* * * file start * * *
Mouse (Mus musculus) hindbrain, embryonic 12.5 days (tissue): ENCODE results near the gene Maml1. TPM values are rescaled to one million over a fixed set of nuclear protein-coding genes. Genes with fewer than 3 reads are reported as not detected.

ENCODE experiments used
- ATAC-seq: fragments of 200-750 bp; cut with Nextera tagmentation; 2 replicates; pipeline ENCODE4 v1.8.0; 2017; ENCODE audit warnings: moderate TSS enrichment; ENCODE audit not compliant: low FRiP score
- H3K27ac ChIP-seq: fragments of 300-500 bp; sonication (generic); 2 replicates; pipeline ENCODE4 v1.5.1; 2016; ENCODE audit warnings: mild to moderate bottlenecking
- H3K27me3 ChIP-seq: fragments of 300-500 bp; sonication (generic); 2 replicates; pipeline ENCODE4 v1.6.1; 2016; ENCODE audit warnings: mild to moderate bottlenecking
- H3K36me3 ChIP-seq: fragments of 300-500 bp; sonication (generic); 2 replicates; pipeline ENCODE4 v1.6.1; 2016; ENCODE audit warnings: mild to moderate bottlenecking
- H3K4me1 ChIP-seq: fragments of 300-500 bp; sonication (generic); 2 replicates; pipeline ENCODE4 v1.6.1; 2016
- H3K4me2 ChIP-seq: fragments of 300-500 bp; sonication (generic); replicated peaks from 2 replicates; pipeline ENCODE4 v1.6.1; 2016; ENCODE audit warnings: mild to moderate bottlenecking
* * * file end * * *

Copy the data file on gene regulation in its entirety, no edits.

Mouse (Mus musculus) hindbrain, embryonic 12.5 days (tissue): ENCODE results near the gene Maml1. TPM values are rescaled to one million over a fixed set of nuclear protein-coding genes. Genes with fewer than 3 reads are reported as not detected.

ENCODE experiments used
- ATAC-seq: fragments of 200-750 bp; cut with Nextera tagmentation; 2 replicates; pipeline ENCODE4 v1.8.0; 2017; ENCODE audit warnings: moderate TSS enrichment; ENCODE audit not compliant: low FRiP score
- H3K27ac ChIP-seq: fragments of 300-500 bp; sonication (generic); 2 replicates; pipeline ENCODE4 v1.5.1; 2016; ENCODE audit warnings: mild to moderate bottlenecking
- H3K27me3 ChIP-seq: fragments of 300-500 bp; sonication (generic); 2 replicates; pipeline ENCODE4 v1.6.1; 2016; ENCODE audit warnings: mild to moderate bottlenecking
- H3K36me3 ChIP-seq: fragments of 300-500 bp; sonication (generic); 2 replicates; pipeline ENCODE4 v1.6.1; 2016; ENCODE audit warnings: mild to moderate bottlenecking
- H3K4me1 ChIP-seq: fragments of 300-500 bp; sonication (generic); 2 replicates; pipeline ENCODE4 v1.6.1; 2016
- H3K4me2 ChIP-seq: fragments of 300-500 bp; sonication (generic); replicated peaks from 2 replicates; pipeline ENCODE4 v1.6.1; 2016; ENCODE audit warnings: mild to moderate bottlenecking